POLITICO first reported that Alexander and other Trump appointees were seeking to alter and even halt the CDC’s reports, alleging that the MMWR bulletins were deliberating undermining Trump’s claims about the virus’ risks. Alexander also spent months pushing government scientists to minimize the risks of the coronavirus in children, including attempting to muzzle infectious diseases expert Anthony Fauci from speaking publicly about those risks.
CDC defended the revisions to the MMWR as science-based. Kent said in a statement that the changes were made based on an “internal clearance process, not based on any comments from outside CDC.”
“This wording issue was flagged by CDC scientific reviewers as part of the routine internal clearance process for MMWR reports,” she said in a statement. “They noted, and MMWR editorial staff agreed, that the change should be made for clarity and to make the wording consistent with other scientific characterizations of age.”
One current and two former CDC officials said they did not agree with the decision to remove words like “children” and “adolescents” from the title in favor of the vaguer “persons.” For instance, the new title would make it harder to find the report when scientists searched for data on the risks of the coronavirus to children — and that some scientists might skip by it altogether, said two of the individuals.
They also unanimously raised concerns about why Alexander — who had served as Caputo’s hand-picked science adviser before Caputo went on medical leave Sept. 16 — was requesting changes in the scientific bulletin.
“The unusual thing is that he’s having a discussion directly with the MMWR editor-in-chief,” said a former CDC official with knowledge of the MMWR process, adding that the journal editor was historically protected from directly interfacing with political appointees outside of CDC.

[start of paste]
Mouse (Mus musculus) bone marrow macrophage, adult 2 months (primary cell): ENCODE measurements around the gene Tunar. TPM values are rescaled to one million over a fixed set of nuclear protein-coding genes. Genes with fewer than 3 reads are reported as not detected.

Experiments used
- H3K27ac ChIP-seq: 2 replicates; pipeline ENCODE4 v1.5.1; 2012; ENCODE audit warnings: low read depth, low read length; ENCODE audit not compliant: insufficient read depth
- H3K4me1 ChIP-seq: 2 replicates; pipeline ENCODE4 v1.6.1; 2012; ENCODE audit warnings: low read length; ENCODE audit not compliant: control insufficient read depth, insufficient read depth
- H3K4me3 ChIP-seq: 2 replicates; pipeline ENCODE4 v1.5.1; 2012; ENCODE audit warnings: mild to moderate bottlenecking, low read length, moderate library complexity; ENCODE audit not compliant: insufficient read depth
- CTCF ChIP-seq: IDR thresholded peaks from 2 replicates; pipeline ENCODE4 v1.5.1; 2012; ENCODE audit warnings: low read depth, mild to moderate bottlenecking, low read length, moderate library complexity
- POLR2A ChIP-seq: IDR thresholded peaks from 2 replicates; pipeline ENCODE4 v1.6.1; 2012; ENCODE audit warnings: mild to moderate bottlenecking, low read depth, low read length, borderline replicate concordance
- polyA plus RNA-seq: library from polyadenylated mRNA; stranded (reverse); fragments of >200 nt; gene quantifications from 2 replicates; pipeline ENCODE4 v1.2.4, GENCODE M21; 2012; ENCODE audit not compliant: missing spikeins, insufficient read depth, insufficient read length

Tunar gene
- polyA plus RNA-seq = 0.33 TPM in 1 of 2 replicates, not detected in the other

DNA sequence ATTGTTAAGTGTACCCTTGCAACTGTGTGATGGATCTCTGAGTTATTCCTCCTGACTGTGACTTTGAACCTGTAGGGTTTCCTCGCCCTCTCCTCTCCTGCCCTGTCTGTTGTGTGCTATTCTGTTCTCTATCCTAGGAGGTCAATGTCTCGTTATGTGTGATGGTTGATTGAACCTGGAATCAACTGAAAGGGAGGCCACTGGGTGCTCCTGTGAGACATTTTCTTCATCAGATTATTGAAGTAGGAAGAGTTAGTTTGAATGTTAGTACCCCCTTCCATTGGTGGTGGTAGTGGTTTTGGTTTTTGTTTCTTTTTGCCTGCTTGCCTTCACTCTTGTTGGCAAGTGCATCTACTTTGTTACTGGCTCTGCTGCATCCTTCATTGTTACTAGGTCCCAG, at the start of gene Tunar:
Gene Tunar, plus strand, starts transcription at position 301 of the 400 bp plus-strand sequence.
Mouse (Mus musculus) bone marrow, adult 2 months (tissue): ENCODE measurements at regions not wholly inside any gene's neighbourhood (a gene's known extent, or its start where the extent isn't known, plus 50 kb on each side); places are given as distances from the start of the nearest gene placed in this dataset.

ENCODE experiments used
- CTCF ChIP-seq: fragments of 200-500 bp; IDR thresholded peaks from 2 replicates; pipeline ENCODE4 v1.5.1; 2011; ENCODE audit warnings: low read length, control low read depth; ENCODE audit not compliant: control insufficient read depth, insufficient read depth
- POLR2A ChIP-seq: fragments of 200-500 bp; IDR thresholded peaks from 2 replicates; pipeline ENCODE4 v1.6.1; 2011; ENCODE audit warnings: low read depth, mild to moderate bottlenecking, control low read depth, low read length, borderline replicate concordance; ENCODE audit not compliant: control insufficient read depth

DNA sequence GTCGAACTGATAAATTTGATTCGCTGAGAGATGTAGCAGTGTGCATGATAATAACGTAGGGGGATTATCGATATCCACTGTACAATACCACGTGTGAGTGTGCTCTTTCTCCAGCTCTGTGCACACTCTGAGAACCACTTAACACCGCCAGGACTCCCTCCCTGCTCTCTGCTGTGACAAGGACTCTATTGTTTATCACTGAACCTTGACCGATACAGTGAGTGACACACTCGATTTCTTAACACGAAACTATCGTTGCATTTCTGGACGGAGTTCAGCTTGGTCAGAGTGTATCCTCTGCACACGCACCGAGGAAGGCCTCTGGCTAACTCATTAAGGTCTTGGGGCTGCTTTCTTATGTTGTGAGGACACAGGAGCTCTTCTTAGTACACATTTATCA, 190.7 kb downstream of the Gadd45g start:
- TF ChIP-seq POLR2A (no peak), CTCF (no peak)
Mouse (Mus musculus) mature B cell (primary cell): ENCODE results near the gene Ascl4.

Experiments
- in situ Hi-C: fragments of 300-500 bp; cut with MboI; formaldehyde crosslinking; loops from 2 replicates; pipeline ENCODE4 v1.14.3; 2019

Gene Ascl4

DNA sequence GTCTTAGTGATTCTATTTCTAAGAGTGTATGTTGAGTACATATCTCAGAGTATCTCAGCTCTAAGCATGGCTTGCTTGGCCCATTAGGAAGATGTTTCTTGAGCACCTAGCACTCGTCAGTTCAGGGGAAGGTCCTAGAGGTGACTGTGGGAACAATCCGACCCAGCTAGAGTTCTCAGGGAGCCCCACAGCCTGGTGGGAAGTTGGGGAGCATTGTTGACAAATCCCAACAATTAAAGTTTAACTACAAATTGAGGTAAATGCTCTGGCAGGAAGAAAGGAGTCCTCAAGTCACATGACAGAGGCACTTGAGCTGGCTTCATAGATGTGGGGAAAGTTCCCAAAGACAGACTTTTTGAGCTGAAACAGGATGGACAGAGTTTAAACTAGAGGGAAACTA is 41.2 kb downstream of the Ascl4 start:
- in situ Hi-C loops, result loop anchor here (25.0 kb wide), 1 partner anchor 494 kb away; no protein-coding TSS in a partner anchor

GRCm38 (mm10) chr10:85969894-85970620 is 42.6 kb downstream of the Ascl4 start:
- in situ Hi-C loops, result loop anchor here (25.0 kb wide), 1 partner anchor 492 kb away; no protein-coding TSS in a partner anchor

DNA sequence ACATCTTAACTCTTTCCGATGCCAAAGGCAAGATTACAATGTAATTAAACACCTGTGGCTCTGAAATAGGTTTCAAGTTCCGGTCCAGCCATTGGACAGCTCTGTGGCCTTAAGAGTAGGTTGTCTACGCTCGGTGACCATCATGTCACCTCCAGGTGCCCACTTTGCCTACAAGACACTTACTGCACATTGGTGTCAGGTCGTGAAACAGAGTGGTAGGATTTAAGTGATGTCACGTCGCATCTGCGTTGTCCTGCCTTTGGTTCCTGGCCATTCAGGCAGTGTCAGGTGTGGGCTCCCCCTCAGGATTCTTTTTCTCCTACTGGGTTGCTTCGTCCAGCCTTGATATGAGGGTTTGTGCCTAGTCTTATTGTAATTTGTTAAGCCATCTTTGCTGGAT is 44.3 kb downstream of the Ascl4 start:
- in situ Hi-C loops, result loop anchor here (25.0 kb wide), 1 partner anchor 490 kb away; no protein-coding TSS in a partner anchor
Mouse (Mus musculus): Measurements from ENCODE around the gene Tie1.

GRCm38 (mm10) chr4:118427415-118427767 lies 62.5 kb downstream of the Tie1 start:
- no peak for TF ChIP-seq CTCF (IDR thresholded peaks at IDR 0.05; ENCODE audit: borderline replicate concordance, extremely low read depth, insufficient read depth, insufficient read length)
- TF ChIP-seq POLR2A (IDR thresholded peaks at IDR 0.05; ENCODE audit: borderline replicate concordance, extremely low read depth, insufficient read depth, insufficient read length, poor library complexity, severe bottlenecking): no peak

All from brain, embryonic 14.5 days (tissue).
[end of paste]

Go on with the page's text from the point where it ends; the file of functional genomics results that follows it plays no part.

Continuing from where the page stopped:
The CDC has spent decades maintaining a firewall around the MMWR reports, which officials said is intended to protect its scientists from political pressures. Three former editors-in-chief of the MMWR reports warned last month that even the implication of political pressure could tarnish the famed journals’ influence and scientists’ trust in the findings. The reports are influential in shaping global public health strategies. Fauci, the infectious-disease expert, has credited a 1981 MMWR that broke the news of HIV with changing the shape of his career.
But before he left the health department, Alexander had sent emails haranguing Kent and CDC Director Robert Redfield, attacking the MMWR process and demanding that he be allowed to edit the reports prior to publication.
The bulletins are “constantly reporting incompletely and writing in a manner to make the nation run and dig a hole and climb inside with their children for 10 years,” Alexander wrote to Kent, Redfield and other officials on Aug. 8, in an email obtained by POLITICO. “It makes no sense. It is meant to [deceive].”
After POLITICO first reported Alexander’s interventions last month, sparking widespread concern from scientists and others in the public health community, Redfield insisted that political appointees’ demands had not shaped the reports.
“At no time has the scientific integrity of the MMWR been compromised,” Redfield testified in a Senate hearing on Sept. 16. “And I can say that under my watch it will not be compromised.”
But current and former CDC officials have said the agency is already facing regular pressure that threatens to compromise its operations.
“CDC science should not be undermined nor the voices of its experts muted, or our nation will suffer a crisis of confidence and trust that will continue to hamper our recovery from this pandemic,” Richard Besser, the president of the Robert Wood Johnson Foundation and the former acting CDC director, wrote in the Scientific American last month. “We cannot let this happen.”